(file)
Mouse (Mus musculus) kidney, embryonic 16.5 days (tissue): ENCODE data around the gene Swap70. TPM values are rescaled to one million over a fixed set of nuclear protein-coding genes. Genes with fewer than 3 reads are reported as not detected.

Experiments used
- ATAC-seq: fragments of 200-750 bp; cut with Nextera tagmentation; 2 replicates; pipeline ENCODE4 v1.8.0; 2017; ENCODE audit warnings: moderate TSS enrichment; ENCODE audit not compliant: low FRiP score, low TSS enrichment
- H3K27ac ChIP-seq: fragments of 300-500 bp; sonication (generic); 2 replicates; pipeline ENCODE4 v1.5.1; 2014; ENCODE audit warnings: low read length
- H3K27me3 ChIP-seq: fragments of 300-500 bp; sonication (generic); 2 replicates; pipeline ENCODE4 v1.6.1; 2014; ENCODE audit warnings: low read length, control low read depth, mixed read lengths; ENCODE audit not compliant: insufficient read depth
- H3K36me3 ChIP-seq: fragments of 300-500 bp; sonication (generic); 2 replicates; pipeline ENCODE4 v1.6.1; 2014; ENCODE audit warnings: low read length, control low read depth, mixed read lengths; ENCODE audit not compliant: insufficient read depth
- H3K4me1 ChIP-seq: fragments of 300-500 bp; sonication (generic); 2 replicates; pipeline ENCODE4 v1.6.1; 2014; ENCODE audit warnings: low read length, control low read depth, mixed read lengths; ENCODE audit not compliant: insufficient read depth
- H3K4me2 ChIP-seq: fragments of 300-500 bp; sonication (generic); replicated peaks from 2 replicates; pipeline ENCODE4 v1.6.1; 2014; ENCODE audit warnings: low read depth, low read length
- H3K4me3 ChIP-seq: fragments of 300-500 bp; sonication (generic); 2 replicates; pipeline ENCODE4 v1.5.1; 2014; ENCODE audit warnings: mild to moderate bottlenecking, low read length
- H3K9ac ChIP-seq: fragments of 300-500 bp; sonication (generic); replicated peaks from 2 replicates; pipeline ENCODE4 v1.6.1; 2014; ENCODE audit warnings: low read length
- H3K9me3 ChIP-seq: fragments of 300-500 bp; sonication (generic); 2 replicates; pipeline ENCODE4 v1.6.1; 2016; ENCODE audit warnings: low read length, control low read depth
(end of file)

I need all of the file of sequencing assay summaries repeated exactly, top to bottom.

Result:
Mouse (Mus musculus) kidney, embryonic 16.5 days (tissue): ENCODE data around the gene Swap70. TPM values are rescaled to one million over a fixed set of nuclear protein-coding genes. Genes with fewer than 3 reads are reported as not detected.

Experiments used
- ATAC-seq: fragments of 200-750 bp; cut with Nextera tagmentation; 2 replicates; pipeline ENCODE4 v1.8.0; 2017; ENCODE audit warnings: moderate TSS enrichment; ENCODE audit not compliant: low FRiP score, low TSS enrichment
- H3K27ac ChIP-seq: fragments of 300-500 bp; sonication (generic); 2 replicates; pipeline ENCODE4 v1.5.1; 2014; ENCODE audit warnings: low read length
- H3K27me3 ChIP-seq: fragments of 300-500 bp; sonication (generic); 2 replicates; pipeline ENCODE4 v1.6.1; 2014; ENCODE audit warnings: low read length, control low read depth, mixed read lengths; ENCODE audit not compliant: insufficient read depth
- H3K36me3 ChIP-seq: fragments of 300-500 bp; sonication (generic); 2 replicates; pipeline ENCODE4 v1.6.1; 2014; ENCODE audit warnings: low read length, control low read depth, mixed read lengths; ENCODE audit not compliant: insufficient read depth
- H3K4me1 ChIP-seq: fragments of 300-500 bp; sonication (generic); 2 replicates; pipeline ENCODE4 v1.6.1; 2014; ENCODE audit warnings: low read length, control low read depth, mixed read lengths; ENCODE audit not compliant: insufficient read depth
- H3K4me2 ChIP-seq: fragments of 300-500 bp; sonication (generic); replicated peaks from 2 replicates; pipeline ENCODE4 v1.6.1; 2014; ENCODE audit warnings: low read depth, low read length
- H3K4me3 ChIP-seq: fragments of 300-500 bp; sonication (generic); 2 replicates; pipeline ENCODE4 v1.5.1; 2014; ENCODE audit warnings: mild to moderate bottlenecking, low read length
- H3K9ac ChIP-seq: fragments of 300-500 bp; sonication (generic); replicated peaks from 2 replicates; pipeline ENCODE4 v1.6.1; 2014; ENCODE audit warnings: low read length
- H3K9me3 ChIP-seq: fragments of 300-500 bp; sonication (generic); 2 replicates; pipeline ENCODE4 v1.6.1; 2016; ENCODE audit warnings: low read length, control low read depth